Shelby to participate in oil spill hearing

Published 2:34 pm Thursday, May 6, 2010

WASHINGTON — U.S. Sen. Richard Shelby has asked the National Oceanic and Atmospheric Administration Administrator Dr. Jane Lubchenco to help assess the short- and long-term impact the oil spill will have on the Gulf Coast’s ecosystem and economy.

In his letter, Shelby raised concerns about the 190,000 gallons of dispersants, or chemicals used by BP so far to break up the oil leak in the Gulf.

The Wall Street Journal reported earlier today that two U.S. Senate Environment and Public Works subcommittees will hold a hearing Tuesday on the role of the U.S. Environmental Protection Agency in reducing the environmental risks to marine and coastal ecosystems. The hearing is also supposed to pay attention to the effects of dispersants.

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Jonathan Graffeo, a spokesman for Shelby, said the senator will participate in a hearing Tuesday at 1:30 p.m. (CDT) of the full Environment and Public Works Committee.

The committee expects to hear from several corporations involved in the spill, including BP, Halliburton and Transocean; experts on the impacts to local economies, fisheries, tourism, wildlife and natural resources; and senators from the coastal states. A specific list of witnesses is unavailable currently. Sen. Barbara Boxer (D-Calif.) is chair of the committee.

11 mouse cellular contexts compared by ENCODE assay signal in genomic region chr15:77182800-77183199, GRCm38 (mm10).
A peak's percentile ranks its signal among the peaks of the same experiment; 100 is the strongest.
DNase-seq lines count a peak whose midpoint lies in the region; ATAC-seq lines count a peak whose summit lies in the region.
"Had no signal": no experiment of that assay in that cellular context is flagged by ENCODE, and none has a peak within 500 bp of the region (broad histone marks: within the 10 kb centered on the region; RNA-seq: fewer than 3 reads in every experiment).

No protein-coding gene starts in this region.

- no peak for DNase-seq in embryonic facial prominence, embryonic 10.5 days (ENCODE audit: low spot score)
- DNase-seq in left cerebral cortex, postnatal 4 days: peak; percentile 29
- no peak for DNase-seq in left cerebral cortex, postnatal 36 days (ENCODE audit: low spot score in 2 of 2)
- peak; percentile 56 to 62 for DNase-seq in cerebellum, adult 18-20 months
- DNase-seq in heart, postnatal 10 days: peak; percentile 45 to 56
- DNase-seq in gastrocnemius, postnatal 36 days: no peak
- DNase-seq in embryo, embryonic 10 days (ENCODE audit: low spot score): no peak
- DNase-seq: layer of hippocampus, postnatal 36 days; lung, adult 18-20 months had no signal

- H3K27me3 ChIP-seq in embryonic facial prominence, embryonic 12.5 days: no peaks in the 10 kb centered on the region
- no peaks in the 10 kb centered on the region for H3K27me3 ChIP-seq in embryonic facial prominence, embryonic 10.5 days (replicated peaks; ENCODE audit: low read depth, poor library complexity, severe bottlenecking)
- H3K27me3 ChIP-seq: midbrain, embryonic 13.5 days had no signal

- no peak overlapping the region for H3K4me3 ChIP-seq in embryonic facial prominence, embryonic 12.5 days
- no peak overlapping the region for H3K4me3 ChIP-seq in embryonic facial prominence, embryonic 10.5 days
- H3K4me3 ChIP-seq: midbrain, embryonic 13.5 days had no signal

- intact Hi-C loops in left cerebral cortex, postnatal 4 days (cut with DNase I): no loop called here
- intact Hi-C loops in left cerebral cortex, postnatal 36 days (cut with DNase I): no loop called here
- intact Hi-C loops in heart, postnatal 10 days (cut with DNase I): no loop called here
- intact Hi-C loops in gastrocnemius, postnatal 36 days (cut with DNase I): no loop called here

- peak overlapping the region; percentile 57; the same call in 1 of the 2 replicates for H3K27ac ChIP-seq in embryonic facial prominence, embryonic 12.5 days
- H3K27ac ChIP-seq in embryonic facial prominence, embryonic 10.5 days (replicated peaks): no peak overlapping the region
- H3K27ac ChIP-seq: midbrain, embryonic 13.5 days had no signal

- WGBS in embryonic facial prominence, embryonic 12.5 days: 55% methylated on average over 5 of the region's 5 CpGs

More than 200,000 gallons of oil a day continues to pour from the well after the Deepwater Horizon rig Exploded April 10, killing 11 workers.

Meanwhile, oil from the leaking well washed ashore in the southeastern Chandeleur Islands of Louisiana, according to the U.S. Coast Guard. The sheen from that oil was described by reporters Cain Burdeau and Harry R. Weber for The Associated Press at New Harbor Island as “a pinkish oily substance.”

“It looked like soggy cornflakes, possibly because it was mixed with chemicals that it had been sprayed to break it up before it reached land,” the AP reporters said.

The islands off the Louisiana coast are part of a national wildlife refuge.

Crews will lower a 100-ton box to attempt to cut off most of the oil gushing from the blown-out well. The box, or cofferdam, is onboard the vessel Joe Griffin in the Gulf.